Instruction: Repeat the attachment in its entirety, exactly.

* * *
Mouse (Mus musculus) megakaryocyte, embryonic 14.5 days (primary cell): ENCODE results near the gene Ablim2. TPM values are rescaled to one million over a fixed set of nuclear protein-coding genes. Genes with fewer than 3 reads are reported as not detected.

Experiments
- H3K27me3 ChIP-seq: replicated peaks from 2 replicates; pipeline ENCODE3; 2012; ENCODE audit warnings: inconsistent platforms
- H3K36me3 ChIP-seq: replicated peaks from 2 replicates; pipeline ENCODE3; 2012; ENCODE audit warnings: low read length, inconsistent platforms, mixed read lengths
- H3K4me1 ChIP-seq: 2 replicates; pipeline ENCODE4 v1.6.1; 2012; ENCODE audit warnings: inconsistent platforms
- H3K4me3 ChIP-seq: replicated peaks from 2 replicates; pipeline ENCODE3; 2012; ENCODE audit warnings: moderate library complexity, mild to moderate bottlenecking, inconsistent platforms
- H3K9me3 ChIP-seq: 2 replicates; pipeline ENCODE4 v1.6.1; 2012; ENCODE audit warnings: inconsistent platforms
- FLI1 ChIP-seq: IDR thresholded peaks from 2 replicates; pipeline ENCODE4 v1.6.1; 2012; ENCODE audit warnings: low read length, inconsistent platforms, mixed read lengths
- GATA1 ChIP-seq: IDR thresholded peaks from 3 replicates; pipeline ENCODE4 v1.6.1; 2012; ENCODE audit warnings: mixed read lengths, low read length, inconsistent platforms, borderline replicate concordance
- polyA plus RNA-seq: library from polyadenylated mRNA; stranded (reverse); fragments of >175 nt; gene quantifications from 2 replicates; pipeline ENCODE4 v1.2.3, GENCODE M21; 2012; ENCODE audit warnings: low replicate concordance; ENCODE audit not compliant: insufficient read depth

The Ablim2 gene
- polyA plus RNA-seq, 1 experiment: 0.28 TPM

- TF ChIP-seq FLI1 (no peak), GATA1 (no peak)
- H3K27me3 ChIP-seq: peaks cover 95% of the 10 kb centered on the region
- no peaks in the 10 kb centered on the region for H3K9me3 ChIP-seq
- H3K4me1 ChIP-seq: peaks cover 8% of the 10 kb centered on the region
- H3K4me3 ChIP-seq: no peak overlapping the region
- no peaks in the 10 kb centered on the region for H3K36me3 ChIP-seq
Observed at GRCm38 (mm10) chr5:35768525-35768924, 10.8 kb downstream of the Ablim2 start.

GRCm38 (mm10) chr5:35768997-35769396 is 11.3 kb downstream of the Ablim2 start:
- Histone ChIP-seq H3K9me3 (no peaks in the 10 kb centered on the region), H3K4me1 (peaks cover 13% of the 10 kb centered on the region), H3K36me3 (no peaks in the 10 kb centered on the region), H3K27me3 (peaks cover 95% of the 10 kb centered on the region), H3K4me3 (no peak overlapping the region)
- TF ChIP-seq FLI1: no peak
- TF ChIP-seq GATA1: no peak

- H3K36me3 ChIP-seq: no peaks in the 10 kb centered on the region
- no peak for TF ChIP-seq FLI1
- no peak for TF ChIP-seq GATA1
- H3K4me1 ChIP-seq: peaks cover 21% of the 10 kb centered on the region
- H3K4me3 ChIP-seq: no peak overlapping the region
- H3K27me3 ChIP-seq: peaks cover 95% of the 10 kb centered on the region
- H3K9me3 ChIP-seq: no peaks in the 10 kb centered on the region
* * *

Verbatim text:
Mouse (Mus musculus) megakaryocyte, embryonic 14.5 days (primary cell): ENCODE results near the gene Ablim2. TPM values are rescaled to one million over a fixed set of nuclear protein-coding genes. Genes with fewer than 3 reads are reported as not detected.

Experiments
- H3K27me3 ChIP-seq: replicated peaks from 2 replicates; pipeline ENCODE3; 2012; ENCODE audit warnings: inconsistent platforms
- H3K36me3 ChIP-seq: replicated peaks from 2 replicates; pipeline ENCODE3; 2012; ENCODE audit warnings: low read length, inconsistent platforms, mixed read lengths
- H3K4me1 ChIP-seq: 2 replicates; pipeline ENCODE4 v1.6.1; 2012; ENCODE audit warnings: inconsistent platforms
- H3K4me3 ChIP-seq: replicated peaks from 2 replicates; pipeline ENCODE3; 2012; ENCODE audit warnings: moderate library complexity, mild to moderate bottlenecking, inconsistent platforms
- H3K9me3 ChIP-seq: 2 replicates; pipeline ENCODE4 v1.6.1; 2012; ENCODE audit warnings: inconsistent platforms
- FLI1 ChIP-seq: IDR thresholded peaks from 2 replicates; pipeline ENCODE4 v1.6.1; 2012; ENCODE audit warnings: low read length, inconsistent platforms, mixed read lengths
- GATA1 ChIP-seq: IDR thresholded peaks from 3 replicates; pipeline ENCODE4 v1.6.1; 2012; ENCODE audit warnings: mixed read lengths, low read length, inconsistent platforms, borderline replicate concordance
- polyA plus RNA-seq: library from polyadenylated mRNA; stranded (reverse); fragments of >175 nt; gene quantifications from 2 replicates; pipeline ENCODE4 v1.2.3, GENCODE M21; 2012; ENCODE audit warnings: low replicate concordance; ENCODE audit not compliant: insufficient read depth

The Ablim2 gene
- polyA plus RNA-seq, 1 experiment: 0.28 TPM

- TF ChIP-seq FLI1 (no peak), GATA1 (no peak)
- H3K27me3 ChIP-seq: peaks cover 95% of the 10 kb centered on the region
- no peaks in the 10 kb centered on the region for H3K9me3 ChIP-seq
- H3K4me1 ChIP-seq: peaks cover 8% of the 10 kb centered on the region
- H3K4me3 ChIP-seq: no peak overlapping the region
- no peaks in the 10 kb centered on the region for H3K36me3 ChIP-seq
Observed at GRCm38 (mm10) chr5:35768525-35768924, 10.8 kb downstream of the Ablim2 start.

GRCm38 (mm10) chr5:35768997-35769396 is 11.3 kb downstream of the Ablim2 start:
- Histone ChIP-seq H3K9me3 (no peaks in the 10 kb centered on the region), H3K4me1 (peaks cover 13% of the 10 kb centered on the region), H3K36me3 (no peaks in the 10 kb centered on the region), H3K27me3 (peaks cover 95% of the 10 kb centered on the region), H3K4me3 (no peak overlapping the region)
- TF ChIP-seq FLI1: no peak
- TF ChIP-seq GATA1: no peak

- H3K36me3 ChIP-seq: no peaks in the 10 kb centered on the region
- no peak for TF ChIP-seq FLI1
- no peak for TF ChIP-seq GATA1
- H3K4me1 ChIP-seq: peaks cover 21% of the 10 kb centered on the region
- H3K4me3 ChIP-seq: no peak overlapping the region
- H3K27me3 ChIP-seq: peaks cover 95% of the 10 kb centered on the region
- H3K9me3 ChIP-seq: no peaks in the 10 kb centered on the region